For tonights menu, make it jacks or better


The boy leaves his mother alone in the house. While she grips her shall tightly across worn shoulders, he leads the family cow down a midnight trail. It was their only possession outside of the shack they called home. It was their only linkage to income. A paltry fee for pale of milk is how they kept their bellies half empty. If he did not act quickly they would slowly fade under the blanket of winter.

An hour into the journey, a hermit held out his hand. His promise was vague yet encouraging. For the sum of one emaciated milk cow, the boy could have seeds to a promising future. He trades the reigns for some beans. The boy’s name is Jack.

Plum seed oil from Vom Fass

Plum seed oil from Vom Fass

There is a reason why this fairytale is not named Alfred and the Beanstalk. Or Rocky and the Beanstalk. Jack is the name of the fool. The guy who elects to play lacrosse as the goalie where a solid rubber ball is hurdled at 110 MPH straight into his person.

Jack is the class clown. Jack is the dude who went up the hill with a sweet girl to fetch water only to come tumbling down with a concussion.

Jack is the half drunk pirate who teeters on the edge of failure while sailing the Black Pearl through the Caribbean.

We don’t yell Johnass at the sloppy driver. Nope.  It’s Jackass.

In 1864 English cardmaker Samuel Hart changed card playing forever when he opted to print the “J” on the Knave card (Kn) because people could not easily see the difference between one of the lowest cards (Kn) with one of the highest, the King (K).

We play draw poker with Jacks or Better. Meaning that the first to jump into risky business of blindly betting, is the player with a pair of jacks in their hand. They have privilege of adding to jackpot. The pool of folly. The pile of fortune to be had.

We see a messy situation and scream that’s its jacked up. A scary face carved into a pumpkin is a Jack-o-lantern.

Vom Fass is a boutique chain that offers oils, vinegar, liqueurs, and whisky for sale. Most are held in oak casts with precise stoppers. Do you want to taste a $175 bottle of balsamic vinegar that has been aged for 25 years? That eyedropper sample will cost you a dollar. However it’s the only taste for a fee. The rest costs only your imagination or courage.

Sample pistachio oil. Test drive single malts from the Highlands. Take a wild ride with cranberry vinegar. Invert your perspective on schnapps with an apple liqueur from which you cannot tell the difference between it and a fresh bite of actual fruit.

It is in this moment of exploration that plum seed oil sparked inspiration. The staff from Vom Fass offered it as a topping for waffles. Oil on waffles?

The nose of plum seed oil struts around like marzipan, the almond paste that aristocratic chefs pipe into high dollar deserts. On the tongue, this oil delivers on the sweet almond flavor with a tricksters’ lie. Subtle layers of flavors prance around the room with powdered wigs like Dangerous Liaisons. An apricot kiss blown from across the room. Cardomom hiding in the shadows. All delivered in a clean glycerin.

Plum seed oil lives a secret life. Chefs in France puff up pastries with it. The food industry knows it amplifies almond flavors. Skin care professionals promote it’s restorative features with deep fatty acids and antioxidants. It is the true desert topping and floor wax.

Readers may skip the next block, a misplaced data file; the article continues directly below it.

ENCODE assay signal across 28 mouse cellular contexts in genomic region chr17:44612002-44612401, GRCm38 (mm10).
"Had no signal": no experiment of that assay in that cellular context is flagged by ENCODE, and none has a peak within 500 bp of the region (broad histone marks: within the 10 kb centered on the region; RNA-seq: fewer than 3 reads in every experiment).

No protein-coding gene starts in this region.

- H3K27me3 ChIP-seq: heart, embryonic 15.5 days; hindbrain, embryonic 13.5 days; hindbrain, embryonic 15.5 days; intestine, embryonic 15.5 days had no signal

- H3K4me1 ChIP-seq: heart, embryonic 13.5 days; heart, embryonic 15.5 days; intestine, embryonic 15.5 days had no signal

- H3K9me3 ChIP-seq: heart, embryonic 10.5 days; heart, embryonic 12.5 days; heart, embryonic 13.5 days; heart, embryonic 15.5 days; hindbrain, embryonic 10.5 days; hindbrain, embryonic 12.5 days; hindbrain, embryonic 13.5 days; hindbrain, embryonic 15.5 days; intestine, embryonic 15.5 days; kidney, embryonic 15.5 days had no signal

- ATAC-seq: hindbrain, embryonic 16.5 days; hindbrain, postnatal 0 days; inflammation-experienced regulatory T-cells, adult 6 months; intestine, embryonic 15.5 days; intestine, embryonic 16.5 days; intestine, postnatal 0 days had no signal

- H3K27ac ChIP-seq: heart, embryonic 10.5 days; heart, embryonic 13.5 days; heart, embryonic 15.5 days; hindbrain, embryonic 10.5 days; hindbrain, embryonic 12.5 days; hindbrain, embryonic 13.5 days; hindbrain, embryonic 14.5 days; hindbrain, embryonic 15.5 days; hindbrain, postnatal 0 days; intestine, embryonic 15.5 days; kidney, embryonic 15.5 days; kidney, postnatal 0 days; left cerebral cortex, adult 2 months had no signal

Pizza dough stretched large enough to fill a pizza paddle

Pizza dough stretched large enough to fill a pizza paddle

We traded hard earned cash for this magic oil. It smelled to us like one thing: a way to elevate an Italian tradition. Pizza with prosciutto and arugula.

Prepare dough in the way your grandmother taught you. Of if you did not have a Nona, follow any pizza dough recipe you find successful.

Stretch the dough to the size desired.

Add ham, fresh mozzarella and cracked pepper

Add ham, fresh mozzarella and cracked pepper

Layer on sliced ham. In this case, we had beautifully marbled ham roasted with a bacon exterior. Crumble fresh mozzarella on top. Shower with freshly ground black peppercorn.

Fresh from the oven

Fresh from the oven

Bake on a pizzastone in an oven that’s at least 475 degrees. The hotter the better. A finished pizza takes a few minutes.  Watch for brown bubbles and a golden crust. The underside should have the texture of a new, leather briefcase.

Olive oil from San Gimignano sourced from Vom Fass

Olive oil from San Gimignano sourced from Vom Fass

As the pizza cools a bit, toss fresh arugula with extra virgin olive oil and plum seed oil. Be careful with the proportions. Plum seed oil is a seasoning. The olive oil is the main squeeze. This might be a 3-1 proportion.

A 12 to 14 inch pizza should expect 4 cups of tossed arugula greens. On which there might be 3 tablespoons of olive oil and 1 of plumseed oil.

Arugula pizza with plum seed oil, ham and fresh mozzerella

Arugula pizza with plum seed oil, ham and fresh mozzarella

Shave Parmesan for the top. Remember that the quality of ingredients matters. Use only cheese from Parma. Don’t crash a perfectly good pizza with factory parmesean sold in green canister. Sorry Kraft. You are not invited.

Slice and enjoy.

Jack of Spades (cropped); image courtesy of The Card Lover

Jack of Spades (cropped); image courtesy of The Card Lover

And above all else, be the Jack of your own fairytale. Play the fool. Trade in certainty for some magic beans. Join the many other Jacks that amaze the world. You might just find your own New Shimmer.

New Shimmer

New Shimmer from Saturday Night Live

3 comments

  1. jeff pzynski

    I can’t believe you’re bashing lacrosse goalies. Best position on the field. Now granted most of them are a bit “off” but still. Ant, we’ve been making our own pizzas every Friday for a while now but that one looks amazing. It’ll be on the menu this Friday. Miss you guys.

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